Kahn undertook a qualitative study on the psychological conditions of personal engagement and disengagement by interviewing summer camp counsellors and staff at an architecture firm about their moments of engagement and disengagement at work. He defined disengagement as the decoupling of the self within the role, involving the individual withdrawing and defending themselves during role performances. Disengaged employees displayed incomplete role performances and were effortless, automatic or robotic .
Kahn found that there were three psychological conditions related with engagement or disengagement at work: meaningfulness, safety, and availability. He argued that people asked themselves three fundamental questions in each role situation:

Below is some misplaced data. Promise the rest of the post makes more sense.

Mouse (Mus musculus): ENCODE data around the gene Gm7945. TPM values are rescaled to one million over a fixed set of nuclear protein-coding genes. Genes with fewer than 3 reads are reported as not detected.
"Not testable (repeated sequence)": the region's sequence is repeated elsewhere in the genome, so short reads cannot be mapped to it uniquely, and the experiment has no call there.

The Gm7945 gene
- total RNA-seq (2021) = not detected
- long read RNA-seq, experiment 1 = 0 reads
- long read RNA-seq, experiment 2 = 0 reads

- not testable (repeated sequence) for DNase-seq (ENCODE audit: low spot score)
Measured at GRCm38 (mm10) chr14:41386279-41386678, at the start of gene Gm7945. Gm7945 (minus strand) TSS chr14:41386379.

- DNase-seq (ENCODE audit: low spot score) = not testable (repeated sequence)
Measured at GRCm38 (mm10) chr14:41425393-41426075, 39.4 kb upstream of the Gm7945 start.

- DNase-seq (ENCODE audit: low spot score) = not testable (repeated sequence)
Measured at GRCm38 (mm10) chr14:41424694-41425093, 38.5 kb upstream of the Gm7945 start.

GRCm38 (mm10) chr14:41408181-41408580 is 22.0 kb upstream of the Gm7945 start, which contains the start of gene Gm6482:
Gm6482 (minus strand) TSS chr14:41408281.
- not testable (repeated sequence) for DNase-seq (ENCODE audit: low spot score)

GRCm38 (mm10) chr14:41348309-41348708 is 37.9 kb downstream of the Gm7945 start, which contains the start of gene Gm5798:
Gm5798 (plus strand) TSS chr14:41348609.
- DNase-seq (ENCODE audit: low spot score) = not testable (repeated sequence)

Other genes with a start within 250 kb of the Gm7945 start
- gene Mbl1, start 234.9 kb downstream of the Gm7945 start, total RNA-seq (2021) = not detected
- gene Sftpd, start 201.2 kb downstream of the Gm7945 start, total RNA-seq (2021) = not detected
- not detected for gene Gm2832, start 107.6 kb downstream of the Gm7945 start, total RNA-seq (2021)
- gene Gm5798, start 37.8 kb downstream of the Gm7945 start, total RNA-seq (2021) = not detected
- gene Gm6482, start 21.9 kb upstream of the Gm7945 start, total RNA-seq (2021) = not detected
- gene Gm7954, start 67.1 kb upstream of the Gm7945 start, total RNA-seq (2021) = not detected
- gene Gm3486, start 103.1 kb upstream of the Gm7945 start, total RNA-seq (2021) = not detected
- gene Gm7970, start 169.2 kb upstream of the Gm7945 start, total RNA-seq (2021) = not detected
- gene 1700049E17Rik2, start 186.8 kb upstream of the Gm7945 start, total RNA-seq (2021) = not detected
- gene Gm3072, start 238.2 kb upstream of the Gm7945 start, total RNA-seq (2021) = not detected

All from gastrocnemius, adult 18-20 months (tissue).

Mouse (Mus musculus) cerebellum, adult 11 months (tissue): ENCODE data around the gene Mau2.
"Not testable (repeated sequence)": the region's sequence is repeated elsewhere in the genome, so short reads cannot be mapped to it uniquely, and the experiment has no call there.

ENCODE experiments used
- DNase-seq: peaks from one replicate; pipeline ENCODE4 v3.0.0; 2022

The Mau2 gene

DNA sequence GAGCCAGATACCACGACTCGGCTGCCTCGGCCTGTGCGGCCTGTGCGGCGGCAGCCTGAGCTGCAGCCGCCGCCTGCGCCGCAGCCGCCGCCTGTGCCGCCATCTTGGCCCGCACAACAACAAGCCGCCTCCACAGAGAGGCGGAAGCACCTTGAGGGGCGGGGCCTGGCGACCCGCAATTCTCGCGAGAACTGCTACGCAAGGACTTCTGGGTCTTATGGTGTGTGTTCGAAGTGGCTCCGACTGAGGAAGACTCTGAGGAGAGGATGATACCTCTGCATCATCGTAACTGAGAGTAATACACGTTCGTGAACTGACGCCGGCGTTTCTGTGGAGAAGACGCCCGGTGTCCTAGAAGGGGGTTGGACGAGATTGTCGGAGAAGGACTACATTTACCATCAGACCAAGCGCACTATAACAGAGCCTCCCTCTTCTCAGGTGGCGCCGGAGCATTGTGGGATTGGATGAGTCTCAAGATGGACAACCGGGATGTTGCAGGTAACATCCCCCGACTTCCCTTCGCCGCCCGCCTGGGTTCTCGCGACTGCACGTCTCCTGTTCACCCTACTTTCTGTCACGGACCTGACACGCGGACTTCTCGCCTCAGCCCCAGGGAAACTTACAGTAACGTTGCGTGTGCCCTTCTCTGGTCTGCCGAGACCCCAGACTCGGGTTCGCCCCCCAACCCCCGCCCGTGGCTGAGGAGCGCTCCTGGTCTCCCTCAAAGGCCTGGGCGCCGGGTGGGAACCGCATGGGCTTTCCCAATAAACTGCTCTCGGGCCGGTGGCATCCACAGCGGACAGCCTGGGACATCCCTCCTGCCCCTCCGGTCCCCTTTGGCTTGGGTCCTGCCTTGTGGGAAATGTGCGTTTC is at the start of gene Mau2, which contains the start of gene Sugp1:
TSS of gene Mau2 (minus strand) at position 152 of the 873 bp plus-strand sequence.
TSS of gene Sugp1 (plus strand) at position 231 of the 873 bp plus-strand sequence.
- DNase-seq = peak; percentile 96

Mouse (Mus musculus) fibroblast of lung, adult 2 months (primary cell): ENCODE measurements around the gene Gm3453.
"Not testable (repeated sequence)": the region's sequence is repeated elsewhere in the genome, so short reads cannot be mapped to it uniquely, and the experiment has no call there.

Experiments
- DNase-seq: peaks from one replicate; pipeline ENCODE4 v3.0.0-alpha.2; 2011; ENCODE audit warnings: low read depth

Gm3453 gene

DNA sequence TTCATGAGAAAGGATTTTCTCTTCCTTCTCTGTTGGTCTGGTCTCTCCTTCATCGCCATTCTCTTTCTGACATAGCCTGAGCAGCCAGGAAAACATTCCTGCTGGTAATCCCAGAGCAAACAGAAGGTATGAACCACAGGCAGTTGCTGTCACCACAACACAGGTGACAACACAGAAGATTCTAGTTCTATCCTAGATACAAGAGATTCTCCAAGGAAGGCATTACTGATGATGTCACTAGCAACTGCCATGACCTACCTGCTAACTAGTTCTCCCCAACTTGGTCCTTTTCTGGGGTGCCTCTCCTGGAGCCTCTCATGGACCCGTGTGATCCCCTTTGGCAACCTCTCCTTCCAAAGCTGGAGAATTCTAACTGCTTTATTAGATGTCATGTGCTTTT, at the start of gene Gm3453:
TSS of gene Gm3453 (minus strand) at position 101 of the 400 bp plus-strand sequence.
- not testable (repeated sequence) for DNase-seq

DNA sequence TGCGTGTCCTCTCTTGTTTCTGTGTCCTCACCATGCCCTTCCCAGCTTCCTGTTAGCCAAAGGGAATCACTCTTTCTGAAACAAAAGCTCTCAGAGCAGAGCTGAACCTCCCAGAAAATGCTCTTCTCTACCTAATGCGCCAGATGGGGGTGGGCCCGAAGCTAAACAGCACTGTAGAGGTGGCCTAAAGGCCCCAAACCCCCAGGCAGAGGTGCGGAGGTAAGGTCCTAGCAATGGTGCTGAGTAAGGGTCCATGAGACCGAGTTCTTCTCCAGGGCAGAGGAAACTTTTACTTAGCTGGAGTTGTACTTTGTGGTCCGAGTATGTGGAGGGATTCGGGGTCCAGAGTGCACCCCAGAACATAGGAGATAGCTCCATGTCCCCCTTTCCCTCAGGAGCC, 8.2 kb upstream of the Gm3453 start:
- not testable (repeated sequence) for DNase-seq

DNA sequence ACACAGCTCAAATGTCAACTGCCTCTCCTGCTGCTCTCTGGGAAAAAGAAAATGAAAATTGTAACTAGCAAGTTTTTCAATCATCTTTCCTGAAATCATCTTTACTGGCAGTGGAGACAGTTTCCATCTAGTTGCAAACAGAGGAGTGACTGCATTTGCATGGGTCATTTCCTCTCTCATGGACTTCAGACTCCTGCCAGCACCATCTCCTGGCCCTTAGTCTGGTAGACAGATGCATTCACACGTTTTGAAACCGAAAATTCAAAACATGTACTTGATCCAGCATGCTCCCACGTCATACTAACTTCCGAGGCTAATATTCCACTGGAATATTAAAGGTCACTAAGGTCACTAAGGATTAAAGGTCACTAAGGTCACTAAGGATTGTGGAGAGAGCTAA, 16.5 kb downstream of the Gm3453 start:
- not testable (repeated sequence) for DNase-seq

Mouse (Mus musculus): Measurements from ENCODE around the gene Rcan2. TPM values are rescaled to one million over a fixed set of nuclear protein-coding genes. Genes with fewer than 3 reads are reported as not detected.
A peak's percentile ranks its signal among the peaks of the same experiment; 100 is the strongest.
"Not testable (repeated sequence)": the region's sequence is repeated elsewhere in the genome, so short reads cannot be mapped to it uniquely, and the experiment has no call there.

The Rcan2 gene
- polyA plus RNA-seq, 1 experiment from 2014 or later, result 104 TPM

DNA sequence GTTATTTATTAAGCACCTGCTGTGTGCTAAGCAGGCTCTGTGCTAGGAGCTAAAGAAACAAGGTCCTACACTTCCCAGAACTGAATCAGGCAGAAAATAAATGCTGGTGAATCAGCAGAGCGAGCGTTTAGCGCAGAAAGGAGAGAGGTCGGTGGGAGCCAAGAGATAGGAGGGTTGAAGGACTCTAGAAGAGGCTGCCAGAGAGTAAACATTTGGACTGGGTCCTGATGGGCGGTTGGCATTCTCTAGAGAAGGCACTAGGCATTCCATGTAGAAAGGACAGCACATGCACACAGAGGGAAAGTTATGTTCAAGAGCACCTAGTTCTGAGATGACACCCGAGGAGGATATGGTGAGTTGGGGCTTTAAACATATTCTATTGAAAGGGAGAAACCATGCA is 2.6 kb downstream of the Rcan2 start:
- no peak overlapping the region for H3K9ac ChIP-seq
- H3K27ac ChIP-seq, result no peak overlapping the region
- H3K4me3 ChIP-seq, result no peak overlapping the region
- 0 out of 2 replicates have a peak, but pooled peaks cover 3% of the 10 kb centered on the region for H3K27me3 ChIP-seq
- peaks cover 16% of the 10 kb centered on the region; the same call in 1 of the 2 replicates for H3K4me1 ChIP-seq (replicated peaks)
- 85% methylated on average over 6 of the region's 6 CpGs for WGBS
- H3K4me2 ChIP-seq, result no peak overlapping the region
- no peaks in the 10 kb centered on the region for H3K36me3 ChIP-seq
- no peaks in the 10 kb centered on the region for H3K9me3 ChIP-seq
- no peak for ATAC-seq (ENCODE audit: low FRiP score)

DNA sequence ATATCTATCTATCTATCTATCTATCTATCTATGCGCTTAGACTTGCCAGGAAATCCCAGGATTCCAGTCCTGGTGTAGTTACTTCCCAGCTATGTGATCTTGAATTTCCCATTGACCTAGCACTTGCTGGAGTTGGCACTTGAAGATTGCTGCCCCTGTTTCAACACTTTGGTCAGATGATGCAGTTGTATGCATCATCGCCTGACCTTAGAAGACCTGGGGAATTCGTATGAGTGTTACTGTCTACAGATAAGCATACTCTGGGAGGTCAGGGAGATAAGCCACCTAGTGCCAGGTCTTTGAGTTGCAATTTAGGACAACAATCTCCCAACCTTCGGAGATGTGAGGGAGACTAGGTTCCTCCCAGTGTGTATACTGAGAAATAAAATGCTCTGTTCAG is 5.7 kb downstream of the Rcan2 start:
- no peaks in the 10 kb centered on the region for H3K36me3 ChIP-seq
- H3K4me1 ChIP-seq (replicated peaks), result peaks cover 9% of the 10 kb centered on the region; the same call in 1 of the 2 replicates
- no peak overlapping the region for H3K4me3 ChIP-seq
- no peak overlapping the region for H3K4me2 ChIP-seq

How meaningful is it for me to bring myself into this performance; (ii)
How safe is it to do so?; and
How available am I to do so?
He found that workers were more engaged at work in situations that offered them more psychological meaningfulness and psychological safety, and when they were more psychologically available. In the only study to empirically test Kahn’s (1990) model, May et al (2004) found that meaningfulness, safety, and availability were significantly related to engagement. They also found job enrichment and role fit to be positive predictors of meaningfulness; rewarding co-worker and supportive supervisor relations were positive predictors of safety, while adherence to co-worker norms and self-consciousness were negative predictors. Resources were a positive predictor of psychological availability, while participation in outside activities was a negative predictor. Overall, meaningfulness was found to have the strongest relation to different employee outcomes in terms of engagement.
An alternative model of engagement comes from the ‘burnout’ literature, which describes job engagement as the positive antithesis of burnout, noting that burnout involves the erosion of engagement with one’s...
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